Our Enduring Values Revisited: Librarianship in an Ever-Changing World

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In the almost 15 years since Our Enduring Values was published, there has been a sea change in the way much of the world thinks about and uses libraries. Young librarians and seasoned LIS professionals alike are experiencing increasing pressure to adjust to new economic, societal, and technological demands amidst the often-dire rhetoric currently surrounding the future of our institutions. In this stirring manifesto, public intellectual, librarian, and philosopher Gorman addresses head on the "existential panic" among library professionals caused by the radical shift in how libraries are viewed. He reconnects readers with the core values that continue to inspire generations of library professionals and scholars—while making the case that these values are doubly crucial to hold on to in the brave new shifting world of librarianship. Destined to become another classic of library literature, this book explores such contemporary issues as

  • The growing emphasis of the library as a cultural institution, placing libraries within their cultural context as gathering places for learning, access to information, and community
  • The impact of technological innovations on core values such as access and stewardship
  • Library places and spaces of the future
  • How the mass digitization of books, archives, and other materials affects the purpose and function of libraries
  • Intellectual freedom and privacy in the era of the PATRIOT Act, Wikileaks, and Edward Snowden
  • The role of libraries as both champions and facilitators of social justice

Inspirational yet clear-sighted, Gorman emphatically reaffirms the importance of libraries and librarians while proposing a path for future survival and growth.

Chapter OneValues
Chapter TwoHistory and Philosophy
Chapter Three Value
Chapter Four Library as Place
Chapter Five Stewardship
Chapter Six Service
Chapter Seven Intellectual Freedom
Chapter Eight Rationalism
Chapter Nine Literacy and Learning
Chapter Ten Equity of Access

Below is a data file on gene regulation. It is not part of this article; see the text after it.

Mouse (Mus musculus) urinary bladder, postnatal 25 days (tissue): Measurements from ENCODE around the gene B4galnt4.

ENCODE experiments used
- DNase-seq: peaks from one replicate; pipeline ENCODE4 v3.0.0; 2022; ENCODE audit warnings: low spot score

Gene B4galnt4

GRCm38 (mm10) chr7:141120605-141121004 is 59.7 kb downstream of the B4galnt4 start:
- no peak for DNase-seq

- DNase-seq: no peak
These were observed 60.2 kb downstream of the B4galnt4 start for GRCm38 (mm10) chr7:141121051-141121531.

Chapter Eleven Privacy
Chapter Twelve Democracy
Chapter Thirteen The Greater Good
Chapter Fourteen Keeping Faith

Michael Gorman

Michael Gorman, dean of libraries at California State University at Fresno, has worked in libraries for some four decades on two continents. He is coauthor with Walt Carwford of the best-selling Future Libraries: Dreams, Madness, and Reality (ALA Editions, 1995). A shaper of the Anglo-American Cataloguing Rules, he has won numerous awards and honors, including the Melvil Dewey Medal.

"An impressively presented compendium of original scholarship that is as informed and informative as it is thoughtful and thought-provoking ... should be required reading by all students of library science, as well as both novice and seasoned libraries."  — Reviewer's Bookwatch

"Sure to cause a great amount of introspection ... a must-have for all librarians, from all areas."

"Present[s] much to contemplate on the values librarians attempt to uphold. His views are not black and white; rather he delights in exploring the areas of nuanced decision-making in libraries … Highly recommended for circulating and professional collections in all libraries."

"Rather than using each value for the purpose of self-examination, he transforms them into specific rallying points for those who work in libraries in relation to the communities they serve. Moreover, these calls for advocacy are neither hierarchically driven, nor should they wait for the ‘usual suspects' of allies to meet and incorporate them into their agendas. Gorman encourages librarians, support staff, administrators, assistants, pages, and volunteers to tell their own stories about the value of libraries … should be required reading for all library workers who have made this field their career and also library school students on the verge of starting their own careers. This is a work that holds steadfast in reinforcing the values that are important to the community of libraries, values that become part of the core consciousness of library workers."
— Technical Services Quarterly